To say I’m passionate about music is an understatement. And the fact that I get to compose and research music at a marketing agency is not typical, but it’s beyond fulfilling. As Creative Director at MESH, one of the things I do is help marry music to the visuals we use--connecting sound to a brand, enhancing the emotion and sentiment experienced and bringing the brand to life. It’s not just background noise.
The most effective music we develop is custom—tailored not only just for a video spot but for your brand. Why? Not only does a brand have signature colors and typography but audio can play an important role as well. After developing a campaign or even a single video project, we can use bits of that music and sound design to create a signature sound—be it a consistent end-tag audio piece or a memorable logo animation sound—that brings together everything you do--from events to sponsorships to on-screen appearances.
Understanding every marketer does not have a music studio available to them every time they need to develop a video, there are ways to be strategic when selecting pre-existing music to accompany your brand.
As we develop a concept or narrative for a video, you should be thinking about the vibe of the music. By the time you’re storyboarding you should know what vibe you’re going for - is it heartfelt, confident, dreamy, energetically happy, etc? Often, the vibe and nature of the project will get me humming and I’ll land on something I want to remember. That’s when I breakout the voice memo app for a quick record of the melody, humming it straight into a smartphone. I’ll flesh it out and expand on it later in the studio.
Are you looking to exude energy? The pace of the music and the presence of percussion will inspire that. Looking to tone it down a bit? Cut out the percussion, which can give you energy without going over the top.
Instrumentation is a way to appeal to the emotion you are looking to incur from the video. Are you working on an emotional message for a hospital, or about overcoming sickness? You’ll want to start with one instrument such as piano or acoustic guitar and build up to a few others and continue to towards the end, wrapping with a sound that conveys happiness.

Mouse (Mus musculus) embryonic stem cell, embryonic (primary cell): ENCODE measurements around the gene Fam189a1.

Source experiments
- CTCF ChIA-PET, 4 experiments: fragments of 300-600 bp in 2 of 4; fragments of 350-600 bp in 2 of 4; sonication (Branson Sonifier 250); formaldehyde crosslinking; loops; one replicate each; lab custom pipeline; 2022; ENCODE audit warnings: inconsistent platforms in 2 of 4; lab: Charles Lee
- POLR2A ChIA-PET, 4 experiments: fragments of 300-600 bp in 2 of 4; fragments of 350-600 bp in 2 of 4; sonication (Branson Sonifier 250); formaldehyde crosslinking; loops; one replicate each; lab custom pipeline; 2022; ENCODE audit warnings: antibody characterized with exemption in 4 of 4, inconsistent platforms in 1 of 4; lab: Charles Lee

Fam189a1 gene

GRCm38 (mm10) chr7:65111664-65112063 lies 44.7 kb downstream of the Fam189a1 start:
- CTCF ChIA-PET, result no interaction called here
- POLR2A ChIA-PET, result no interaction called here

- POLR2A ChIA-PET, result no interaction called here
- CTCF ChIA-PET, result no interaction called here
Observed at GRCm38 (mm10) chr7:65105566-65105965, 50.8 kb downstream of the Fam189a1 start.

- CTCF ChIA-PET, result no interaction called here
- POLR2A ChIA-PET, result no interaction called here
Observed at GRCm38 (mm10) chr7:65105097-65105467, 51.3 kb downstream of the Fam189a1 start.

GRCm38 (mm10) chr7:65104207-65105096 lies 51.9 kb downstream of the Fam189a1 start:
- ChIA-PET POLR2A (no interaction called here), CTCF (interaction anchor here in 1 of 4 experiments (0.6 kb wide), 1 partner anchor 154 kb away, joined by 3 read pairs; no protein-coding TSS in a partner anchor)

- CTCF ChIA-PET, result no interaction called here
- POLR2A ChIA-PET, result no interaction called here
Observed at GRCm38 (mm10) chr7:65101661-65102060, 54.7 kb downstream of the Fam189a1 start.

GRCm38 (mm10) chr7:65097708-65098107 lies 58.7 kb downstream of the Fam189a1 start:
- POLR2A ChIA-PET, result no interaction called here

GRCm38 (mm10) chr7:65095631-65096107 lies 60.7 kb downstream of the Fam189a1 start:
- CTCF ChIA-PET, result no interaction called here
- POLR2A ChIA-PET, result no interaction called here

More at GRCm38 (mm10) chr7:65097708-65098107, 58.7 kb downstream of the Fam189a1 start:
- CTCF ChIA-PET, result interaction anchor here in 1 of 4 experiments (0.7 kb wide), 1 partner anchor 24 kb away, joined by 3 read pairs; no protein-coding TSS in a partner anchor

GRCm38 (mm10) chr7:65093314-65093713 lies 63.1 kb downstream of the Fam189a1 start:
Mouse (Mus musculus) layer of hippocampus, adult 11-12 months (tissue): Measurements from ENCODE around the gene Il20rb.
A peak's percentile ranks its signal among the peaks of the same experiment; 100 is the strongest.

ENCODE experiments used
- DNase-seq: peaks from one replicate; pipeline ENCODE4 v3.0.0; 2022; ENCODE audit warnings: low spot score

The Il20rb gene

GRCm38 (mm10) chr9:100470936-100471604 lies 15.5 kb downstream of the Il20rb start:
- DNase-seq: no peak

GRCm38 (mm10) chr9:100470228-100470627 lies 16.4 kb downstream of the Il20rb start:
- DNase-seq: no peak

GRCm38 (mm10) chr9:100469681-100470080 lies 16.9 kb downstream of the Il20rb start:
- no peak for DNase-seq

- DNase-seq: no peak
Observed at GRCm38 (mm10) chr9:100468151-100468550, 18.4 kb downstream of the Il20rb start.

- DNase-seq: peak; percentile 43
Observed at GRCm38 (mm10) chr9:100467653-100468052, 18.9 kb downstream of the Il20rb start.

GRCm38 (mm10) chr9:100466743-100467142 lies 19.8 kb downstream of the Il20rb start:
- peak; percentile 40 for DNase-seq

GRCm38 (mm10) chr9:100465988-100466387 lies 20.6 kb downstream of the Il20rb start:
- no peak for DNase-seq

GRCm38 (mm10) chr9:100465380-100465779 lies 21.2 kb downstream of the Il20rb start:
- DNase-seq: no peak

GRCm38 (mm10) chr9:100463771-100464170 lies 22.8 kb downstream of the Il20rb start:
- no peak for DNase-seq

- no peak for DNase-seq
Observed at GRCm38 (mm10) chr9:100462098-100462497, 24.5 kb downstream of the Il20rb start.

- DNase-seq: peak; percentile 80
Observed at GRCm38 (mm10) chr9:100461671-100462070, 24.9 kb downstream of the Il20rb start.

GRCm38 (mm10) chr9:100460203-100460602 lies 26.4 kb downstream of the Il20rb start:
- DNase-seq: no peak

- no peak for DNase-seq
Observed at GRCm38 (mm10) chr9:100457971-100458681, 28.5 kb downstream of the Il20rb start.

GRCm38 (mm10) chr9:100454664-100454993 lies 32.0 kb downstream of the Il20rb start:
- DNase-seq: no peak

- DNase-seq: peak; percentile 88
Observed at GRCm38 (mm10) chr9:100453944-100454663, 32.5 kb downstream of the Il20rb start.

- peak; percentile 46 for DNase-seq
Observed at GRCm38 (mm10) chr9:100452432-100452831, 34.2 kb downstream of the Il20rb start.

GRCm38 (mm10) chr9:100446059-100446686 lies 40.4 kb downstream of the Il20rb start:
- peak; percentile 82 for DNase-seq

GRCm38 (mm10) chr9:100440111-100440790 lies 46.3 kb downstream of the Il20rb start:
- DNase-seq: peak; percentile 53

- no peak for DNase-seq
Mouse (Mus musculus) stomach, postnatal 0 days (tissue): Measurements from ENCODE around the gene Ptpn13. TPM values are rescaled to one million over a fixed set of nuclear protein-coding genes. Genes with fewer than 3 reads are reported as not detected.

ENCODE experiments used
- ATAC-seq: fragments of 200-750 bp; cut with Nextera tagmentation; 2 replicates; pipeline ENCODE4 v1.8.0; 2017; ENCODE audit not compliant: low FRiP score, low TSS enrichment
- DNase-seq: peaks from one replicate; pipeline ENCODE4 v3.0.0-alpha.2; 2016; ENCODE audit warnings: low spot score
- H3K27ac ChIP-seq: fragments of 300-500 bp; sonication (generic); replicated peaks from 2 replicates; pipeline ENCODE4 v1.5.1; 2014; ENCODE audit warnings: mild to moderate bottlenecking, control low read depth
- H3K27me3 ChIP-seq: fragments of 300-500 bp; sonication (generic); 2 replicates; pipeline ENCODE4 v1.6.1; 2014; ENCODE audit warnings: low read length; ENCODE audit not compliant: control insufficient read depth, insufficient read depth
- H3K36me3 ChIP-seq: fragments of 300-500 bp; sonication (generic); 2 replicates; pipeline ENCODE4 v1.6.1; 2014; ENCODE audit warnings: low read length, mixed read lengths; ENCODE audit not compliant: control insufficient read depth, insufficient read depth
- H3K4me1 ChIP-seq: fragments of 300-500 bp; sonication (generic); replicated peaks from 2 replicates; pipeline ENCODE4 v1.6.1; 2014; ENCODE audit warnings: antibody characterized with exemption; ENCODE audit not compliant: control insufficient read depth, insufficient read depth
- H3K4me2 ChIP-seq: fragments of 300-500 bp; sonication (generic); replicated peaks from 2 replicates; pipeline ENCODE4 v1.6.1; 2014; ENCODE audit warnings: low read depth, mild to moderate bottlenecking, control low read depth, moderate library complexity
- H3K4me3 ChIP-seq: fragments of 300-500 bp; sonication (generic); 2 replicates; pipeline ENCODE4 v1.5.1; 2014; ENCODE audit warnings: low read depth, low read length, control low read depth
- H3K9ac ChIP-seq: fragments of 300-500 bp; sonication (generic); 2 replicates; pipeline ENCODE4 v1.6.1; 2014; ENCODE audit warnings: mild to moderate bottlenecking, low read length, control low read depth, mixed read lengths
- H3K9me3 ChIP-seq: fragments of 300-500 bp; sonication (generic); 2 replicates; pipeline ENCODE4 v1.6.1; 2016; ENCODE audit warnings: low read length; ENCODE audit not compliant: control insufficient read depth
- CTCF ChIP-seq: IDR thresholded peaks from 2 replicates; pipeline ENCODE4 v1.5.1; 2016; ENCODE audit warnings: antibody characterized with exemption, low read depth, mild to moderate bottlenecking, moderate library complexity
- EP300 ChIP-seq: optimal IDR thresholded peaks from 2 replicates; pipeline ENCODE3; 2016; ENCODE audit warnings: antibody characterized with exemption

If you are set on having vocals in your music, whether it’s ahhs or actual lyrics, consider how much they might interfere with the message. If you have a voiceover in your spot, vocalization can often disrupt that message. If there’s no voiceover, and you don’t mind having vocals, then it needs to be something that doesn’t take away from the overall experience.
If your goal is to exude confidence or attitude, think of incorporating a rock and roll feel such as an overdriven electric guitar, or something grand and theatrical like a symphonic/orchestral piece. A familiar music style when done right can mimic a musical genre that will resonate with a specific demographic. For example, certain groups might resonate with an 80’s pop style music or 90's grunge type of sound. If it’s an old arena rock song, mimicking it can be useful but be sure not to rip it off.
Using this type of music can be helpful when it comes to limited budgets as many pieces are well done and the genres are pretty diverse. However, royalty free music can often hurt the uniqueness of a spot (hearing it on other brands’ ads) and devalue original compositions. Often marketers may be swayed to choose something that they personally like, rather than what’s best for the brand or message. Whatever choice you make, be sure to edit the piece once you download it to make it more original.
Don’t let music be an afterthought in your brand strategy. When done right, it can be among the most memorable elements of your message.
Looking for custom sound for your brand? Don’t hesitate to reach out - email@example.com.